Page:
Unable to persuade contributors to put their money where Lamont's mouth is, the Democratic anti-war nominee for U.S. Senate, had to give yet another $2 million to his campaign to unseat Senator Joe Lieberman. The great-grandson of the former chairman of JP Morgan & Co., has now given nearly $11 million to his failing campaign, $4.5 million this month.
It's not just Lamont's inherited wealth that is being used to fill in for the lack of contributors. According to the New York Times, Lamont counts on his wife's money as well. Financial disclosure forms show that Ms. Lamont has contributed far more than her husband has to the family’s $90 million to $332 million net worth:
The filings show that $54 million to $193 million of the family’s wealth stems from Ms. Lamont’s work at Oak Investment Partners in Westport, Conn., while $1 million to $5 million is traced to Mr. Lamont’s stake in his Greenwich-based cable television company, Lamont Digital Systems. Roughly half the family’s assets are in Ms. Lamont’s name, and about 5 percent in her husband’s name; the rest is held jointly by the couple or in trusts for their three children, ages 19, 15 and 13.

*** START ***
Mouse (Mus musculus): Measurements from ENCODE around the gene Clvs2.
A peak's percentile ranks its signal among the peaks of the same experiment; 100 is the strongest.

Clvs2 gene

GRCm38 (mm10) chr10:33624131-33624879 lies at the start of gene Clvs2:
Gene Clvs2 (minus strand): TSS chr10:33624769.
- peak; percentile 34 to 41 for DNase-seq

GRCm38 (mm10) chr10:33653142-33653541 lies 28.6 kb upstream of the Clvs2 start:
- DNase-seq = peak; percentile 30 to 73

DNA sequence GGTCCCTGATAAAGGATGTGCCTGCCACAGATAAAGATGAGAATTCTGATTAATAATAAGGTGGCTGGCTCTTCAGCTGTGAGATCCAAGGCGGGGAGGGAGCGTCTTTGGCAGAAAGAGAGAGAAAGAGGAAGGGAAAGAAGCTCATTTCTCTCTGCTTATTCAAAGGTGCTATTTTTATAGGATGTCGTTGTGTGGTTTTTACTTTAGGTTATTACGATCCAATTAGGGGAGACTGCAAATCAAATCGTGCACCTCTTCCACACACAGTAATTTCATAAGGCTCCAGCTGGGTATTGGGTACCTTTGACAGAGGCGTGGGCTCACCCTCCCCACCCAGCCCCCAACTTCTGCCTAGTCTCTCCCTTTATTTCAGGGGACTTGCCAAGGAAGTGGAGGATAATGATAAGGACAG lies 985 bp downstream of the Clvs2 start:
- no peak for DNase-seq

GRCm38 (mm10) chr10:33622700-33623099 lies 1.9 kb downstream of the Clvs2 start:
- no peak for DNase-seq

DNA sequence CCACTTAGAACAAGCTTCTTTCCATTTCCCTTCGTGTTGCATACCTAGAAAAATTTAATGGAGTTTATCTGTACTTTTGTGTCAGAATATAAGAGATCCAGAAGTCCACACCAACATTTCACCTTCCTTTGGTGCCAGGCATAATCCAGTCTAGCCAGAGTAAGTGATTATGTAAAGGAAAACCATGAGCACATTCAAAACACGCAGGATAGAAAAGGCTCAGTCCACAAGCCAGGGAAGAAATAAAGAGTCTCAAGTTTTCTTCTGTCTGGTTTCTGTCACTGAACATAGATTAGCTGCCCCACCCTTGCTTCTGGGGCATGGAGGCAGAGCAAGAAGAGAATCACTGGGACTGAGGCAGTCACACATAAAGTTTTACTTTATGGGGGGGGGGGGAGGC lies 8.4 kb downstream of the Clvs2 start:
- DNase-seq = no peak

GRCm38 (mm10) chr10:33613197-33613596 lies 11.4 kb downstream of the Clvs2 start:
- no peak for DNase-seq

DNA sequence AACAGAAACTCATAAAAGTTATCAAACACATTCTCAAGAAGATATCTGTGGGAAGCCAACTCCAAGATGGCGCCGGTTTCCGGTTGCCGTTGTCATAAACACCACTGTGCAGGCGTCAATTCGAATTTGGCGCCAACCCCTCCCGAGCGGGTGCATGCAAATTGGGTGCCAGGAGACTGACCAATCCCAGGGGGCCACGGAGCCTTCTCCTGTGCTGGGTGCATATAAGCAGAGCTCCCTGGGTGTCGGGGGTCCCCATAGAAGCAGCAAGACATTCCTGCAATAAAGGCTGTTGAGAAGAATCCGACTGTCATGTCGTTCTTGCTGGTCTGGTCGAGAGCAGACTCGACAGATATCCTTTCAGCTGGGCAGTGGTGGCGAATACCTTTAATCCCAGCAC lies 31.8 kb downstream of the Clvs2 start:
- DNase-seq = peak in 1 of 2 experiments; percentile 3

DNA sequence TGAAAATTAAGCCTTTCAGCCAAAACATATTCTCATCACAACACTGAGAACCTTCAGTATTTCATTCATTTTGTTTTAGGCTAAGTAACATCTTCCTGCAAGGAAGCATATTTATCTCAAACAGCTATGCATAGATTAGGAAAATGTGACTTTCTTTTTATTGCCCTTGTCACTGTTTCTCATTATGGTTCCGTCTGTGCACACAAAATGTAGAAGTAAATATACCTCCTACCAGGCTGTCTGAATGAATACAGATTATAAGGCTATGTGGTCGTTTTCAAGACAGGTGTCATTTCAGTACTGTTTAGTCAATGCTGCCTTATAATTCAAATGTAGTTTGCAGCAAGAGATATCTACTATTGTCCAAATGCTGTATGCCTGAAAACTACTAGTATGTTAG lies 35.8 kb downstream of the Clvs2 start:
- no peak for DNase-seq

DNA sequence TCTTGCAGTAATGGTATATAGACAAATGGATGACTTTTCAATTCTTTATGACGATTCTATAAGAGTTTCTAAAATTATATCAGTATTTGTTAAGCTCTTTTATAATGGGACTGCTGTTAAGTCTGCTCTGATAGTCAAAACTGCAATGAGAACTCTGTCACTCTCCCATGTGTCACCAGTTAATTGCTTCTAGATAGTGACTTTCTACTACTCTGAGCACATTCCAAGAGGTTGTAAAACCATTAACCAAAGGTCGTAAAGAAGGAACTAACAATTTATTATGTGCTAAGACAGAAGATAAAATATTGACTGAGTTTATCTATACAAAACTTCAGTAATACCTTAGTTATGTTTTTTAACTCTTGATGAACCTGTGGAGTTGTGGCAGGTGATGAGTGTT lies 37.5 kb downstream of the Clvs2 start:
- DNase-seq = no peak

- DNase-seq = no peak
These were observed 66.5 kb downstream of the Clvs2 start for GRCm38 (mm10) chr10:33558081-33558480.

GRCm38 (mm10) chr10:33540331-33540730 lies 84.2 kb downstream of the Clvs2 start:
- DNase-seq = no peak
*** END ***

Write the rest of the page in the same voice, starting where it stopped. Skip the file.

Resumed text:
“He’s from a wealthy family,” said Catherine Chalmers, a classmate of Ms. Lamont’s at Stanford University, “but she’s been the breadwinner.”
Lieberman leads the darling of the left-wing netroots in fundraising as well as polling.
Ned Lamont's Senate campaign late Sunday night prepared to file a quarterly finance report showing that the Democratic nominee had raised $9 million as of Sept. 30, compared with $14.8 million for his main rival, Sen. Joseph I. Lieberman.
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As the campaign entered its final weeks, Lieberman is leading Lamont, 48 percent to 40 percent, with Schlesinger at 4 percent in the most recent poll of likely voters by the University of Connecticut and The Courant.